The online petition against the coal plant had garnered 6,000 signatories, among them were: Patricia Ortega, widow of slain Palawan environmentalist and broadcaster Dr. Gerry Ortega, Puerto Princesa City Bishop Pedro Arigo, Northern Palawan Bishop Edgardo Juanich, Climate Change Commissioner Naderev Sano, iconic folk singer Lolita Carbon, and Gina Lopez of ABS-CBN Lingkod Kapamilya Foundation.
The same petition is also being circulated and gathering signatures in schools and churches, the groups said.
“As the government’s main agency tasked with preventing further environmental degradation in the country, DENR should turn down the DMCI’s coal plant project in Palawan which will destroy its precious ecosystem,” the petition said.
On May 28, the Palawan Council for Sustainable Development’s (PCSD) gave a Strategic Environmental Plan (SEP) clearance to the DMCI, a subsidiary of the David M. Consunji Holdings Inc., to build the coal plant, to the consternation of local groups and environmentalists who had opposed the coal project in the past three years.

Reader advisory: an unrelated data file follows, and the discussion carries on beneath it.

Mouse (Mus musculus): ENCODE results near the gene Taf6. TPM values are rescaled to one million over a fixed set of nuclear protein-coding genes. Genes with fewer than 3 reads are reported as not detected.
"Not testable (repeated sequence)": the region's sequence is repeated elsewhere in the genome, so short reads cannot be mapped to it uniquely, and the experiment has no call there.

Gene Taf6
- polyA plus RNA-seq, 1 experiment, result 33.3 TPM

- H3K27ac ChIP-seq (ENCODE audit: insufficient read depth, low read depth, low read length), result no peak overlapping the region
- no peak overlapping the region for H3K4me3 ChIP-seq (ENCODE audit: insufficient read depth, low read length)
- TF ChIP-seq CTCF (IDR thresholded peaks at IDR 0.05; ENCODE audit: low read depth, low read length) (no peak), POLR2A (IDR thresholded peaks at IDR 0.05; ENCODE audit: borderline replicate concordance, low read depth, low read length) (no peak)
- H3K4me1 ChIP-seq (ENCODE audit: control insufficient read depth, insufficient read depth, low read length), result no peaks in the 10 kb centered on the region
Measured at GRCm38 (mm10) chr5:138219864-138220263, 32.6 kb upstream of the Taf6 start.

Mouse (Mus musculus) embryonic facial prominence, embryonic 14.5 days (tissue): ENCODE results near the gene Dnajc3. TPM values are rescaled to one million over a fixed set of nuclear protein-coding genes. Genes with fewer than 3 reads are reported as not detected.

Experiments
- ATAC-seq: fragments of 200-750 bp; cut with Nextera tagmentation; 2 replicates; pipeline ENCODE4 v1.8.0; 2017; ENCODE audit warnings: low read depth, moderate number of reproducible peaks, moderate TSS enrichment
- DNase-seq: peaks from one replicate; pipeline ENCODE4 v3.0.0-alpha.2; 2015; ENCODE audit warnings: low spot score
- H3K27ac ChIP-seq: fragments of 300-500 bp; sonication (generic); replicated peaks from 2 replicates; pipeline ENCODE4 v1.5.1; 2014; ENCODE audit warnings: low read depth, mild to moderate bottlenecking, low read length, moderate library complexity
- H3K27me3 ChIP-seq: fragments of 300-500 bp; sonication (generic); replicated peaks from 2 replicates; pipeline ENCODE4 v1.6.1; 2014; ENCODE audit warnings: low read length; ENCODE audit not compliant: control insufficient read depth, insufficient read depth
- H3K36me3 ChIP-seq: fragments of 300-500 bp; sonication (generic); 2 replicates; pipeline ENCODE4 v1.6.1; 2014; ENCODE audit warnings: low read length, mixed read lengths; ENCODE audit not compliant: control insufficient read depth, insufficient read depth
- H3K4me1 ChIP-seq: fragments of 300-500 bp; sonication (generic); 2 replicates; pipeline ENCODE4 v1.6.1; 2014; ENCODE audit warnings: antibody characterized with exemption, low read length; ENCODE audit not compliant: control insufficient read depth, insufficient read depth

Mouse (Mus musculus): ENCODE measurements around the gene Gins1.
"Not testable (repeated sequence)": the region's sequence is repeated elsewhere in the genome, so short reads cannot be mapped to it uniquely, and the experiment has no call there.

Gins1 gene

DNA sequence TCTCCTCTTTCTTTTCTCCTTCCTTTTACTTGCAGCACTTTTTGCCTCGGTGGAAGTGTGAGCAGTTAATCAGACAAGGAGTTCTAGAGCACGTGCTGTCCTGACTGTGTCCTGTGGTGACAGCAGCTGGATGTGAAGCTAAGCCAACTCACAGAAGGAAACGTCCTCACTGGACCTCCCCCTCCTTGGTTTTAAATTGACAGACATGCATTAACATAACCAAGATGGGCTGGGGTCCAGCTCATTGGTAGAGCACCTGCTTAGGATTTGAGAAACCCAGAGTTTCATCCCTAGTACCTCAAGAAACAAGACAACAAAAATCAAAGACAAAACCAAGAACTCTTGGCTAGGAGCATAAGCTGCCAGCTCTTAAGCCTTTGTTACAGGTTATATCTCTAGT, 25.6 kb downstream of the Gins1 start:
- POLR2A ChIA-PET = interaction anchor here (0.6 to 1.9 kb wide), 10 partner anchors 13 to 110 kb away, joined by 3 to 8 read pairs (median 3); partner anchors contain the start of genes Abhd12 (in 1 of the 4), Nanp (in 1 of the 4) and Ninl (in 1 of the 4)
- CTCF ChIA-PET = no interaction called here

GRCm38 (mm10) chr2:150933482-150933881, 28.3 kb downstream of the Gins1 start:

In June, the Makabayan bloc in congress filed a resolution calling for a probe on the PCSD approval of the project.
The environmentalists warned of adverse impact on the environment and human health if the coal plant pushes through.
Anda said the SEP clearance for the coal plant requires high-quality coal, with low content of sulphur and heavy metal.
“But the coal that will be used by DMCI will come from Semirara, and we know that Semirara coal is of low quality,” she said, referring to the Semirara coal mine, also owned by DMCI.
Anda cited that although DMCI said the plant will have electrostatic smoke precipitators to absorb sulphur and nitric oxide, there are none to absorb the carbon oxide, and there will still be pollution. She added that the bottom ash that will come from the coal plant is planned to be sold to cement plants, which will even compound the problem, there being no study on the impact on health of cement made from bottom ash.